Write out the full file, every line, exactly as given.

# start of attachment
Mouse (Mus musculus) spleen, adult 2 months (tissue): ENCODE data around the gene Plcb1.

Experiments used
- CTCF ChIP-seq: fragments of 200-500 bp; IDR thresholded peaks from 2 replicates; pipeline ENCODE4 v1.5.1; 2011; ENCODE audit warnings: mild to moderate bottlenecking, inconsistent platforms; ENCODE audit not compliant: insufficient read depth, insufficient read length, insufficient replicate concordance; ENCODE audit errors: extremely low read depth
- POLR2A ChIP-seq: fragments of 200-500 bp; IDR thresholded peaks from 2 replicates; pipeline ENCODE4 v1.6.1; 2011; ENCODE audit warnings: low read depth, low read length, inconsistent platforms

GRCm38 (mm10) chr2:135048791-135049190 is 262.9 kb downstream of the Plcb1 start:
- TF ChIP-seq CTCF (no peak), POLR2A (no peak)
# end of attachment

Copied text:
Mouse (Mus musculus) spleen, adult 2 months (tissue): ENCODE data around the gene Plcb1.

Experiments used
- CTCF ChIP-seq: fragments of 200-500 bp; IDR thresholded peaks from 2 replicates; pipeline ENCODE4 v1.5.1; 2011; ENCODE audit warnings: mild to moderate bottlenecking, inconsistent platforms; ENCODE audit not compliant: insufficient read depth, insufficient read length, insufficient replicate concordance; ENCODE audit errors: extremely low read depth
- POLR2A ChIP-seq: fragments of 200-500 bp; IDR thresholded peaks from 2 replicates; pipeline ENCODE4 v1.6.1; 2011; ENCODE audit warnings: low read depth, low read length, inconsistent platforms

GRCm38 (mm10) chr2:135048791-135049190 is 262.9 kb downstream of the Plcb1 start:
- TF ChIP-seq CTCF (no peak), POLR2A (no peak)